Many news outlets have reported on the outcome of DIY surrogacy arrangements gone wrong, and warned of the dangers of informal surrogacy.
The couple used the husband's sperm to inseminate a family friend at home, without the assistance of a registered clinic or surrogacy agreement. They then failed to apply for a parental order within the strict time limits and subsequently separated.
The situation left the commissioning mother with no legal or biological link to the child and left her in an extremely vulnerable position (the legal mother is always the birth mother).
This case is another in a recent string, which spells out the dangers and pitfalls of informal surrogacy. It is crucial to obtain the parental order within the strict 6-month deadline and to make sure that you are aware of the criteria required to allow such an order to be made before the arrangements are entered into.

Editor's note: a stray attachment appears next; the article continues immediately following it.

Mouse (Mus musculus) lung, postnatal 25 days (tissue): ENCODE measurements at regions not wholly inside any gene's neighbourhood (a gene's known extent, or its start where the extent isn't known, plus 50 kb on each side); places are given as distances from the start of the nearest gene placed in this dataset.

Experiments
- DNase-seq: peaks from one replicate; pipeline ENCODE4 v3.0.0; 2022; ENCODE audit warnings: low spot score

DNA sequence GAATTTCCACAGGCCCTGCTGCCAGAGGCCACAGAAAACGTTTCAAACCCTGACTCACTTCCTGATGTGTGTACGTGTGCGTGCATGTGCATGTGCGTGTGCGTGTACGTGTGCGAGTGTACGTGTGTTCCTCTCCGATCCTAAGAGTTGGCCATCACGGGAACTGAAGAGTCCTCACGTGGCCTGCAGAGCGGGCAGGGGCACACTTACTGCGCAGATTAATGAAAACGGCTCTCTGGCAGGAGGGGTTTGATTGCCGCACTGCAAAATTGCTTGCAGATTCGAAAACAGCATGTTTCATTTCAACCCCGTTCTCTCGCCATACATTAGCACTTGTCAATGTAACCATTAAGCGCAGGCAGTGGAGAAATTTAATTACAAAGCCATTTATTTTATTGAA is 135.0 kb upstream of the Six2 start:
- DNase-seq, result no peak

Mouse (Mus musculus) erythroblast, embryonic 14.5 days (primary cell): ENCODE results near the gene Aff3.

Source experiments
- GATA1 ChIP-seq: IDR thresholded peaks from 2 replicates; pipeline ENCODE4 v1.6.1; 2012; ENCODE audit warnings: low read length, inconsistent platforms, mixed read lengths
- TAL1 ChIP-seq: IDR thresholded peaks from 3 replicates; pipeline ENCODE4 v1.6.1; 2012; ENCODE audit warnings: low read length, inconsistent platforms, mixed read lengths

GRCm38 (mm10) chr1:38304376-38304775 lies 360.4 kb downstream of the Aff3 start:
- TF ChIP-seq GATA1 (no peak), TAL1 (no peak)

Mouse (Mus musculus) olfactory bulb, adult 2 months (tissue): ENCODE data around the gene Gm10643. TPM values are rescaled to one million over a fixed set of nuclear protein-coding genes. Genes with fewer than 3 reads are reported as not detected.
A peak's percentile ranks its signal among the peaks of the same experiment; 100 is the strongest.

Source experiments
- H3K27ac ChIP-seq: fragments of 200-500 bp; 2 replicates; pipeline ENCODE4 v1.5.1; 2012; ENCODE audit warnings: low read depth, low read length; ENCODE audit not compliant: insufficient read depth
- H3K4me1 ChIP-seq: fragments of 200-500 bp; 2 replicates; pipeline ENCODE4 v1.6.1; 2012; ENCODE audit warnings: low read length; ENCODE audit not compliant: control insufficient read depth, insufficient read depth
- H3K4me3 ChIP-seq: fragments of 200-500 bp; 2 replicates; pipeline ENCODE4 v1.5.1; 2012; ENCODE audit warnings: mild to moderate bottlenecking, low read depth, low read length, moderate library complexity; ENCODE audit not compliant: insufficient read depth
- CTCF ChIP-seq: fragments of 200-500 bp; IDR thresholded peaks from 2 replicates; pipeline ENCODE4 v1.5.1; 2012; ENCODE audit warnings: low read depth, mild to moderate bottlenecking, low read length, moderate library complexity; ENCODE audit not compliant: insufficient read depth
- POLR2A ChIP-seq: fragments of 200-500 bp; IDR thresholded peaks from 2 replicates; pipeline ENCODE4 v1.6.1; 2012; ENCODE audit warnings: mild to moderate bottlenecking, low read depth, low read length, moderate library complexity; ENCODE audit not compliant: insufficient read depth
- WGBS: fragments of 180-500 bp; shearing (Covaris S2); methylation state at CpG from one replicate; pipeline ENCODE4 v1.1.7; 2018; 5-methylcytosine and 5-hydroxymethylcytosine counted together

The case also acts as a reminder of the importance of surrogacy agreements being drawn up in advance where possible, but acts as a cautionary tale as to how easy it is to accidentally commit a criminal offence when dealing with the arrangements, which are criminal as soon as they take on a commercial element.
Surrogacy is undoubtedly a wonderful arrangement for many, but the complexities involved should not be underestimated and there is no substitute for detailed and careful research.
Slater and Gordon offer both fixed fees and flexible pricing for family and children law services. For a free initial consultation call freephone 0800 916 9055 or contact us online and we'll be happy to help you.